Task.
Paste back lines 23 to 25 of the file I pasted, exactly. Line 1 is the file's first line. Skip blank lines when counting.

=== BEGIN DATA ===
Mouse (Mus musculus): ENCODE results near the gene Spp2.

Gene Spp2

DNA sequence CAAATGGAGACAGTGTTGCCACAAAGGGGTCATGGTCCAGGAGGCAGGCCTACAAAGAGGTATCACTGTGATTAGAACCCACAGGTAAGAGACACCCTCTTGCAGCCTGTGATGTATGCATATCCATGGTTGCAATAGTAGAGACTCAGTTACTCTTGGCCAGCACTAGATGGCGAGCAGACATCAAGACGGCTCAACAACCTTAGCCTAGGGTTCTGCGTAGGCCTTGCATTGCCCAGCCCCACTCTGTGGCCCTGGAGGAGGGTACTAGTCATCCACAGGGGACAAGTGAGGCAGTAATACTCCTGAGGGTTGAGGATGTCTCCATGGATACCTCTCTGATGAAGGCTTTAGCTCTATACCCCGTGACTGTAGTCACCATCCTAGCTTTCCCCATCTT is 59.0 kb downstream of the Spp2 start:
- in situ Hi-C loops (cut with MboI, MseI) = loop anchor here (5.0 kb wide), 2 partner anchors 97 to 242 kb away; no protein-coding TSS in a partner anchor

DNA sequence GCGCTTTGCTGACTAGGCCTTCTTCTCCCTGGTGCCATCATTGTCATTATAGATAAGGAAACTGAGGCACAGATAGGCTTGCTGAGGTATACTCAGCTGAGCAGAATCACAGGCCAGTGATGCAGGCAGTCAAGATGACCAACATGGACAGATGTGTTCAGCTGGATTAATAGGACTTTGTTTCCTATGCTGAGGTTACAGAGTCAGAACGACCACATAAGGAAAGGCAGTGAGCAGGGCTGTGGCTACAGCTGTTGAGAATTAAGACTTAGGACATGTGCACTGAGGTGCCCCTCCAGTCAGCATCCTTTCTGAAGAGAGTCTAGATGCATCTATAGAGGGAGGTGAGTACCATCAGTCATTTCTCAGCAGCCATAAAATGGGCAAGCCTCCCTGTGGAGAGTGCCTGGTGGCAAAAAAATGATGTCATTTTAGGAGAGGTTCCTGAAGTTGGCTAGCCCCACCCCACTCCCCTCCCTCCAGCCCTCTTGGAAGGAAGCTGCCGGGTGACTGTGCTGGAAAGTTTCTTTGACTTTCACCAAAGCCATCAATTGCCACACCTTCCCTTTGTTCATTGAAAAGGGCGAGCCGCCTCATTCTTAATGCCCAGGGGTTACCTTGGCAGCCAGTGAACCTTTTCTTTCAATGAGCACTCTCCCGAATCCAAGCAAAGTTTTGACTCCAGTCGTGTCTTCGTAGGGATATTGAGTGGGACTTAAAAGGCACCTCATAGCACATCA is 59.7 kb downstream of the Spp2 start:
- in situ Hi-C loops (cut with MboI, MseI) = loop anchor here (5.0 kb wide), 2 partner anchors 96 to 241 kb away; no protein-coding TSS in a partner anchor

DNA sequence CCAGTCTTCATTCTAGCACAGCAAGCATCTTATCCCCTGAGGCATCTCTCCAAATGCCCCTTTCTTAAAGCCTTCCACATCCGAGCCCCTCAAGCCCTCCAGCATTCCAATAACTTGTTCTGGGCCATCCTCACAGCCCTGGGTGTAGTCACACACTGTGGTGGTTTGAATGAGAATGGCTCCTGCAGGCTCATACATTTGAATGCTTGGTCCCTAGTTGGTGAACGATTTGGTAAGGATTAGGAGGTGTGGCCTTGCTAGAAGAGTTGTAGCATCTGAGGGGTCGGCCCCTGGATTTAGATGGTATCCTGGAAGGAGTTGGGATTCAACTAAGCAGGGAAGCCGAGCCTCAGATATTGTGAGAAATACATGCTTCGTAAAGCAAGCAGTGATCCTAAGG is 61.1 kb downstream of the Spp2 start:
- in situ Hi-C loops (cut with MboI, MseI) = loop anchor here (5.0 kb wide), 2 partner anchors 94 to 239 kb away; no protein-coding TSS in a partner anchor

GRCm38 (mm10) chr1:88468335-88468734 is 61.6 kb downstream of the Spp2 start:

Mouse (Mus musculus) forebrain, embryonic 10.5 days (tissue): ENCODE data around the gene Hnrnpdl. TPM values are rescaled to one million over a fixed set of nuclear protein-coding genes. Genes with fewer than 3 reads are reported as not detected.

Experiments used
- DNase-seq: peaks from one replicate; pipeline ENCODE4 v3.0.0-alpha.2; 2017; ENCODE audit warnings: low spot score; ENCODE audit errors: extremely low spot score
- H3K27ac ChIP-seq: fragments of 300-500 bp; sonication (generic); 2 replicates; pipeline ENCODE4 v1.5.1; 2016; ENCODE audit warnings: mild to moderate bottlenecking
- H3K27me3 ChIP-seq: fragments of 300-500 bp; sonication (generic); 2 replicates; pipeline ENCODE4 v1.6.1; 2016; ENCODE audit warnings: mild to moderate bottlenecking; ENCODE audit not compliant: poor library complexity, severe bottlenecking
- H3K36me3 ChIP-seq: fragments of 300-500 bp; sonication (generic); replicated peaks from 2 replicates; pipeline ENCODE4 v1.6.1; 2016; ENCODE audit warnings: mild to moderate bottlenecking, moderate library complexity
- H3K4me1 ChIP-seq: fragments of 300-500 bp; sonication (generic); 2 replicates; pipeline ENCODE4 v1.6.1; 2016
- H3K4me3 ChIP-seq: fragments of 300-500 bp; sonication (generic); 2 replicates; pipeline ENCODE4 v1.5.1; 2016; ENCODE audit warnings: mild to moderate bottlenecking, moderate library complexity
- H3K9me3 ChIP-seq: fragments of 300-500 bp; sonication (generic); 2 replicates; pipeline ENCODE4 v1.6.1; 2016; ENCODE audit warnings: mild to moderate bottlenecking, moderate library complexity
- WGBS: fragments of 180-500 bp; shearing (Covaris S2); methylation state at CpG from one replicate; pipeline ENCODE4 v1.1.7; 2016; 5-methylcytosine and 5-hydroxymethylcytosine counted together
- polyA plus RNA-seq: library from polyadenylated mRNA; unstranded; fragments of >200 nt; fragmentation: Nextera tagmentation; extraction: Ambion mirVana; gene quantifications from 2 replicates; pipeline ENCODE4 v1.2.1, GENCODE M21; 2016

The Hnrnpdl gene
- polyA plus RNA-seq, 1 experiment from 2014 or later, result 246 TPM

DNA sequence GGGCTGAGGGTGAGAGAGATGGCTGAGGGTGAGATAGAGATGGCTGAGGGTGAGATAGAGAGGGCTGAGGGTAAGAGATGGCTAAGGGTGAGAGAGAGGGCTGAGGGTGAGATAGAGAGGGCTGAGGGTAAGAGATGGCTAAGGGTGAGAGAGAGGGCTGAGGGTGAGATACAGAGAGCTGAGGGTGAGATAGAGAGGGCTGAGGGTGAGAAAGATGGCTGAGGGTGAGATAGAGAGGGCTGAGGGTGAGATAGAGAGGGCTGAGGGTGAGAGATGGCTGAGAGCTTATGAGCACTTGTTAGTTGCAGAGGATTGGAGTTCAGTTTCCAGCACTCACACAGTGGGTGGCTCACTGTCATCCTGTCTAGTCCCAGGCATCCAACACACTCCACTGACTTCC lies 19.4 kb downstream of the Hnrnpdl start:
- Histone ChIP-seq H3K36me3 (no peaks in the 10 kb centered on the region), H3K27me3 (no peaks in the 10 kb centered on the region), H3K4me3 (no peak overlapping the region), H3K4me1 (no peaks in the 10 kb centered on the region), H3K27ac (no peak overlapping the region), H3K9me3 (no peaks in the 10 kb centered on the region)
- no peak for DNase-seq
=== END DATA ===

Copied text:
DNA sequence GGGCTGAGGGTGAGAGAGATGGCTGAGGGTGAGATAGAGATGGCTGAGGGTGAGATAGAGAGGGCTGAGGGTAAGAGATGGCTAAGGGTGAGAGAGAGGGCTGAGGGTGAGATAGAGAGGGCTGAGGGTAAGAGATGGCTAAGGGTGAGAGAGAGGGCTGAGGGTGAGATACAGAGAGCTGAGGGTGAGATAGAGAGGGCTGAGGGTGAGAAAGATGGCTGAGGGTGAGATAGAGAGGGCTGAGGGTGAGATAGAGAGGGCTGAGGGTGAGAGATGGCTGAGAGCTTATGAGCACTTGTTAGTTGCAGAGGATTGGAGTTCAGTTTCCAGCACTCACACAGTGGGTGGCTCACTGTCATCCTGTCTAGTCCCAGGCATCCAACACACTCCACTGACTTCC lies 19.4 kb downstream of the Hnrnpdl start:
- Histone ChIP-seq H3K36me3 (no peaks in the 10 kb centered on the region), H3K27me3 (no peaks in the 10 kb centered on the region), H3K4me3 (no peak overlapping the region), H3K4me1 (no peaks in the 10 kb centered on the region), H3K27ac (no peak overlapping the region), H3K9me3 (no peaks in the 10 kb centered on the region)
- no peak for DNase-seq